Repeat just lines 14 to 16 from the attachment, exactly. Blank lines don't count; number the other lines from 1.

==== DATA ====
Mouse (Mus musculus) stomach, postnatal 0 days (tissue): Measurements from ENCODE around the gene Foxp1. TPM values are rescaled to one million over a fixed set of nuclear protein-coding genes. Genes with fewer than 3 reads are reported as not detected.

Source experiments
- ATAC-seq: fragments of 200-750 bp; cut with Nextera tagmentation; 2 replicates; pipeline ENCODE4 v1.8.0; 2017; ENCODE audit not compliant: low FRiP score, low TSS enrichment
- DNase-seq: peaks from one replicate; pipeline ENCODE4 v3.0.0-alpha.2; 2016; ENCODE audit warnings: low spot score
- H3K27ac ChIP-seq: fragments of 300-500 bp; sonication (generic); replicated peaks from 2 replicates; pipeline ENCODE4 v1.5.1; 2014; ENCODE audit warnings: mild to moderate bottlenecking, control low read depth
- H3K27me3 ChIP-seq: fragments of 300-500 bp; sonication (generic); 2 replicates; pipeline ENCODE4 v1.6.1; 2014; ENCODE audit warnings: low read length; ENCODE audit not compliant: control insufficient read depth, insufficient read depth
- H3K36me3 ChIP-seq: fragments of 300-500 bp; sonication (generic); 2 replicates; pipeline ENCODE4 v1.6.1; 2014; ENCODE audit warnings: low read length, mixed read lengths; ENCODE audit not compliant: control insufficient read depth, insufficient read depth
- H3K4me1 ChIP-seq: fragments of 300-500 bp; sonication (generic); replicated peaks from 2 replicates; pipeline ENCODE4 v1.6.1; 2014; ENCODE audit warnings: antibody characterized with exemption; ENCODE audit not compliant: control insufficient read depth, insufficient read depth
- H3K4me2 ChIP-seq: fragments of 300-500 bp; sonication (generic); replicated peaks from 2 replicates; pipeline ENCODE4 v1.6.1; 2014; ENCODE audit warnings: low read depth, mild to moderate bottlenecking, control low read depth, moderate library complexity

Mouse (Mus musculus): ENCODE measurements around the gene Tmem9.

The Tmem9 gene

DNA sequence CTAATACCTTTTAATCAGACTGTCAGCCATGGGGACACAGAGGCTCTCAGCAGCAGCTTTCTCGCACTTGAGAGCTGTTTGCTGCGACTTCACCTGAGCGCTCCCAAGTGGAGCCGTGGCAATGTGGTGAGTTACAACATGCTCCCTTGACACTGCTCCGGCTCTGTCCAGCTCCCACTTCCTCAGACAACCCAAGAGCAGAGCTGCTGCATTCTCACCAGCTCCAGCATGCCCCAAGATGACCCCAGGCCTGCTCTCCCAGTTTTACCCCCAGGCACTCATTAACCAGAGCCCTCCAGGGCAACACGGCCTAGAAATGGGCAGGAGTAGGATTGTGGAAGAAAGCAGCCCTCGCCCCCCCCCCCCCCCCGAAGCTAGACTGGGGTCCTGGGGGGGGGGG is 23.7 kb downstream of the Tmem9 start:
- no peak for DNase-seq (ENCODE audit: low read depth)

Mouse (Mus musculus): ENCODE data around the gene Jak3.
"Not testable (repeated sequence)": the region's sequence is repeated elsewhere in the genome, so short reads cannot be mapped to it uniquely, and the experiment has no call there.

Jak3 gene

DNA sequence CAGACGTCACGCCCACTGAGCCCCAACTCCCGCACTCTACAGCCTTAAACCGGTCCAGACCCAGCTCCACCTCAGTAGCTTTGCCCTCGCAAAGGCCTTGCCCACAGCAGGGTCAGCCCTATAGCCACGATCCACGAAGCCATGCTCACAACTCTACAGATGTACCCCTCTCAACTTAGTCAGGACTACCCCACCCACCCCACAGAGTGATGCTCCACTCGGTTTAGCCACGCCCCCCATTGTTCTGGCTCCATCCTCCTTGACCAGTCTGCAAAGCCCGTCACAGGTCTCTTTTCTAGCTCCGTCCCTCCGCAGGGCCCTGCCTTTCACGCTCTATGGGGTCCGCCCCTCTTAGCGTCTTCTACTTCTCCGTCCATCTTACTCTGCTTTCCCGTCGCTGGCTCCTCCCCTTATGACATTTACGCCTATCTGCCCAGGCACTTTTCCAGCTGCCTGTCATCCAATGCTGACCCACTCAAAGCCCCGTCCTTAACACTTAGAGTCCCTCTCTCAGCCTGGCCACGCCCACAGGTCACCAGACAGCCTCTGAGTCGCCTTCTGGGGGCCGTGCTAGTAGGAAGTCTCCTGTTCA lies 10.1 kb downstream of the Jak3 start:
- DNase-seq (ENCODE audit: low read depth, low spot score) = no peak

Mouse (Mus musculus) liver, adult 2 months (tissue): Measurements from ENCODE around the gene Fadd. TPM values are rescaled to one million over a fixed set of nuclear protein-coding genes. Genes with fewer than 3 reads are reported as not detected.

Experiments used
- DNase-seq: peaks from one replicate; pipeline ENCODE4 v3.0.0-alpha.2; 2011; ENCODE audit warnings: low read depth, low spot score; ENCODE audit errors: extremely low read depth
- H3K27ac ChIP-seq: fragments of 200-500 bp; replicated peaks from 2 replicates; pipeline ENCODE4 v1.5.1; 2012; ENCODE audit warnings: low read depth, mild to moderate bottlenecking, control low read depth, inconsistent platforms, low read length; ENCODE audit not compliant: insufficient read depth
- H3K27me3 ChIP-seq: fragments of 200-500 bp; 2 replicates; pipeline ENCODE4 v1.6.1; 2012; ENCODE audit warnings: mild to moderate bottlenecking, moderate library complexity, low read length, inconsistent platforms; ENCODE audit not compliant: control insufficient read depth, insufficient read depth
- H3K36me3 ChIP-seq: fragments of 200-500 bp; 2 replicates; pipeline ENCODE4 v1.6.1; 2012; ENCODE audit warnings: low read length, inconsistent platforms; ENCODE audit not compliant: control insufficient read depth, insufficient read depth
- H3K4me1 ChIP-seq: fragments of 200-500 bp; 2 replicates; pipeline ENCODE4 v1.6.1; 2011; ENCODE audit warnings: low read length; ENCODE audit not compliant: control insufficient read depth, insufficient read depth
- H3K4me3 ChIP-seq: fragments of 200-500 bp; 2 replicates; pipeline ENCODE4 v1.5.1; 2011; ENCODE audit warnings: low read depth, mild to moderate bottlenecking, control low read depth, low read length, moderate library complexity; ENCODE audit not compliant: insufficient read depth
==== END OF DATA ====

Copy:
Mouse (Mus musculus): ENCODE data around the gene Jak3.
"Not testable (repeated sequence)": the region's sequence is repeated elsewhere in the genome, so short reads cannot be mapped to it uniquely, and the experiment has no call there.

Jak3 gene